}
    
      return true, nil
    }
    
    func unmarshal(fields map[string]json.RawMessage, v any) (map[string]any, error) {
      refValue := reflect.ValueOf(v)
      result := make(map[string]any)
      for key, value := range fields {
         var parsed any
         fieldValue := refValue.FieldByName(key)
         if !fieldValue.IsZero() {
            parsed = fieldValue.Interface()
         }
         err := json.Unmarshal(value, &parsed)
         if err != nil {
            return nil, err
         }
         result[key] = parsed
      }
      return result, nil
    }

This unmarshal function is now reusable. What json.RawMessage does is actually instruct the parser to skip this field, keeping it in its raw []byte shape. This allows us to first parse the structure into a raw map, and then parse the actual fields in it one by one, according to our struct's schema. Note that this way we unmarshal each piece of the data only once.

High expectations, great disappointments. ๐Ÿ˜ž This approach doesn't have any significant impact, it performs much like the unmarshal twice approach (see benchmark results below). Let's move on then.

Unmarshal Into a Pointer Map

Using go/codec or similar libraries, you can initialize a new map and point its keys to the struct fields.

    type driver struct {
      Age               int  `json:"age"`
      HasDriversLicense bool `json:"has_drivers_license"`
    }
    
    func isAllowedToDrive(data []byte) (bool, error) {
      d := driver{}
      result := make(map[string]any)
      result["age"] = &d.Age
      result["has_drivers_license"] = &d.HasDriversLicense
      err := codec.NewDecoderBytes(data, &codec.JsonHandle{}).Decode(&result)
      if err != nil {
         return false, err
      }
    
      if d.Age < 17 || !d.HasDriversLicense {
         return false, nil
      }
    
      for key := range result {
         if strings.Contains(key, "prior_conviction") {
            return false, nil
         }
      }
    
      return true, nil
    }

This method produces two nice outcomes. Not only will the unmarshalling of those keys be typed according to the struct schema, but it will also populate both the struct and the map in a single iteration. ๐Ÿ’ช๐Ÿ˜Ž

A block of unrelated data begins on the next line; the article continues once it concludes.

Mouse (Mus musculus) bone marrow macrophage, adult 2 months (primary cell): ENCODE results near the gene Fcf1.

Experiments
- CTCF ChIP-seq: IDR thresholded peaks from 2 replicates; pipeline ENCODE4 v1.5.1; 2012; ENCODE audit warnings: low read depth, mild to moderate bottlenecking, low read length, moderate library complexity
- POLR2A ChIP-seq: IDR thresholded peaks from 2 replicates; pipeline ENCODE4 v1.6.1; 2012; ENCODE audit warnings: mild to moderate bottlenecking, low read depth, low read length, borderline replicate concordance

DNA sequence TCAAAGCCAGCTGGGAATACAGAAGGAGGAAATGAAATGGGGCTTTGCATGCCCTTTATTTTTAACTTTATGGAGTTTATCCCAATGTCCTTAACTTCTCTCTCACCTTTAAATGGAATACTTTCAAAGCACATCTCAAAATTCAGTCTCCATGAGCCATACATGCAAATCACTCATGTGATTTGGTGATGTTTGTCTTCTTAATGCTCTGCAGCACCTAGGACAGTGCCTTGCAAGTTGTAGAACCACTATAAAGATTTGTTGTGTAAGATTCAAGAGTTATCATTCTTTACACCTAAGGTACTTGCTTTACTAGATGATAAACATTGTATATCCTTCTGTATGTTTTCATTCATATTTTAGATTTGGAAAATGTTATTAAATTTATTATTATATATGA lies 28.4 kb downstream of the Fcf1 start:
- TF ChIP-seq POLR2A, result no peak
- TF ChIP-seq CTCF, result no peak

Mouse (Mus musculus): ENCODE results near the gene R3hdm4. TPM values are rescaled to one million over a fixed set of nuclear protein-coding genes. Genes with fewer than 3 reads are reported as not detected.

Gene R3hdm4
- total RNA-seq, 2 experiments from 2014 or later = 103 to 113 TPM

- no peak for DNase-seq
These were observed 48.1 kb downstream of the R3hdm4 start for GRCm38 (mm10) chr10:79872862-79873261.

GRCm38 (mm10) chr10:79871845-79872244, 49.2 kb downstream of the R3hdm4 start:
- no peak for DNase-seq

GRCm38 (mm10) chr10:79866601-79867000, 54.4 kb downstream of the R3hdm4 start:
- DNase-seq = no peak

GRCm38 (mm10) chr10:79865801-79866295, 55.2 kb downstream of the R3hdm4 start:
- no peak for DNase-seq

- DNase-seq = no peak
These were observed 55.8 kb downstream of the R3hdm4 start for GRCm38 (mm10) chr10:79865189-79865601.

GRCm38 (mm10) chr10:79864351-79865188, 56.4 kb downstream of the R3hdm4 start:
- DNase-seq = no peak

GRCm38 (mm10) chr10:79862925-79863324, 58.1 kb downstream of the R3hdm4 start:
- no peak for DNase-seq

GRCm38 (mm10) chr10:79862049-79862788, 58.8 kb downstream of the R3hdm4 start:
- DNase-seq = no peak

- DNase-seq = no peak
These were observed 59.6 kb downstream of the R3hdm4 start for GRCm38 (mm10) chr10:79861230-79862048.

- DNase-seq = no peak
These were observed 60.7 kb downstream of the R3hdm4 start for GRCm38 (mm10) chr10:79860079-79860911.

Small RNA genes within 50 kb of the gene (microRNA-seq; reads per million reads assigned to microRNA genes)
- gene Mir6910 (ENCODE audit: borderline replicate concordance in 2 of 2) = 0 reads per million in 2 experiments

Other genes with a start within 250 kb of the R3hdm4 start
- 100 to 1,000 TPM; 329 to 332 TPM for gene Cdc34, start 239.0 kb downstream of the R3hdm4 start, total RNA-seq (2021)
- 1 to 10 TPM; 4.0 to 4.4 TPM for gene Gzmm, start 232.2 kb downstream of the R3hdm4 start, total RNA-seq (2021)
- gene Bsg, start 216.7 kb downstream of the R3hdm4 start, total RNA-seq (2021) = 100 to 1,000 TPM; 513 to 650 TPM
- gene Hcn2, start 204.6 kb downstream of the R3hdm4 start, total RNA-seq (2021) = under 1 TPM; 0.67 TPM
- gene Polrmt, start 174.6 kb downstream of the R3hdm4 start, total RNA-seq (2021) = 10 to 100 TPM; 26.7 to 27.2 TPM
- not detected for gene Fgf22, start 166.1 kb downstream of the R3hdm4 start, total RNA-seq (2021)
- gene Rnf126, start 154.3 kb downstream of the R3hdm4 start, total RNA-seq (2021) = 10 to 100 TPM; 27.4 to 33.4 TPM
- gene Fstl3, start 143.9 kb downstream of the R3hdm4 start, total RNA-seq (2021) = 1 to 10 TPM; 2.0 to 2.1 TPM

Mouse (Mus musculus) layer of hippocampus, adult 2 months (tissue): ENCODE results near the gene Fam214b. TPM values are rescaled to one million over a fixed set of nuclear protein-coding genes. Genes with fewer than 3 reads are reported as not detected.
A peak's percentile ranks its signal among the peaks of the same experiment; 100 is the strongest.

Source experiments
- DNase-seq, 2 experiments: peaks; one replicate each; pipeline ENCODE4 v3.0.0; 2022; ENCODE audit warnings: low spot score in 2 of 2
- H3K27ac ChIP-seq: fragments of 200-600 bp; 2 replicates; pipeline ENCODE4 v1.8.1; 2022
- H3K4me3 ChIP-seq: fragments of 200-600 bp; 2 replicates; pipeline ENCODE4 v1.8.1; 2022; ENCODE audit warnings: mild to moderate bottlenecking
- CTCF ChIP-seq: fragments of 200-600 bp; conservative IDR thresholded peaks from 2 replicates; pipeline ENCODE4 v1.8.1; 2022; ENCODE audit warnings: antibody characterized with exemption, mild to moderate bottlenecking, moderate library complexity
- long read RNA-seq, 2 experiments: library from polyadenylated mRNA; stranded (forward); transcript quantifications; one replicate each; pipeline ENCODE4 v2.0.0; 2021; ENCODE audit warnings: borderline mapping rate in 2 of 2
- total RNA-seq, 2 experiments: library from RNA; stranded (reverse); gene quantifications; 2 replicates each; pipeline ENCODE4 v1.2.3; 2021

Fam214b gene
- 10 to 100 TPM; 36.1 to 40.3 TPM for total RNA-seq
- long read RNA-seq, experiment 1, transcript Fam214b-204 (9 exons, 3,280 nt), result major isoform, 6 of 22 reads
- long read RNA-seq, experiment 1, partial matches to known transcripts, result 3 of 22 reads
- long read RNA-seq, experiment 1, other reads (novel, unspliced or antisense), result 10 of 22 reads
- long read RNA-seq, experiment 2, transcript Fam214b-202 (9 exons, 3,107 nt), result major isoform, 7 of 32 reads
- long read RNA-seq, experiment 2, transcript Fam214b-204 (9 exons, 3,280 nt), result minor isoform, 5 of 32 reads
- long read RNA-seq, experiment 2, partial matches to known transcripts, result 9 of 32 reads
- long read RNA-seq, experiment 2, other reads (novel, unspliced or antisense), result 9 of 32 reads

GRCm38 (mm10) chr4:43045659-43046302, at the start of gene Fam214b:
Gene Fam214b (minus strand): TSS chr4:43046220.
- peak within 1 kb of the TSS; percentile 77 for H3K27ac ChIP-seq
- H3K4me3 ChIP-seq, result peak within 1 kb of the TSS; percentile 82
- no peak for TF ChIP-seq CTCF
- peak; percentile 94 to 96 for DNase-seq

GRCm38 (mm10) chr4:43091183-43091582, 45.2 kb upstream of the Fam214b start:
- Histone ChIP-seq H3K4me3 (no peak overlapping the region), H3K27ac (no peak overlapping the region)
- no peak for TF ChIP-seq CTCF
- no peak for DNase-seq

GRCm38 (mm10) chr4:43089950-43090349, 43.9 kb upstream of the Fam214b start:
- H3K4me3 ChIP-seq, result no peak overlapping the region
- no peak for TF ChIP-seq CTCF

Still, there are two significant downsides. First, it performs better than the previous approaches, yet not as good as it could (see benchmark results below). Second, it requires additional coding to manually point the map keys to the struct fields. This is a problem not because we're lazy, but because it introduces potential maintainability issues - adding new fields to the struct requires manual hooking, otherwise parsing behavior breaks. Once again - extra manual coding now means refactoring becomes harder later. ๐Ÿ˜ต

You can sort out this issue by using the reflection API, however, this will hurt performance even more. ๐Ÿ“ˆ

Marshmallow's Solution

Marshmallow optimizes all of that - both the need for explicit coding and the performance overhead.

Equipped with a dedicated JSON tokenizer, marshmallow uses the given struct as schema instructions and populates both the struct and a resulting map. It keeps the usage of reflection API to a bare minimum, to even further optimize performance.

Gopher

The results are beautiful and proof of a worthy effort. Marshmallow outperformed unmarshalling into a raw map by ~x3 ๐Ÿฅณ๐ŸŽ‰๐Ÿƒ๐Ÿพโ€โ™€๏ธ๐Ÿ“‰ (see benchmark results below).

After stabilizing the API and fully testing the behavior, we decided to gradually integrate marshmallow into production. Despite the significant buildup, the results in production did not let us down. Aside from a much cleaner and more maintainable source code, we examined profiling results and our monitoring tools and discovered we trimmed 70% of our JSON parsing CPU usage. ๐Ÿคฏ๐Ÿ˜ฎ๐Ÿ’–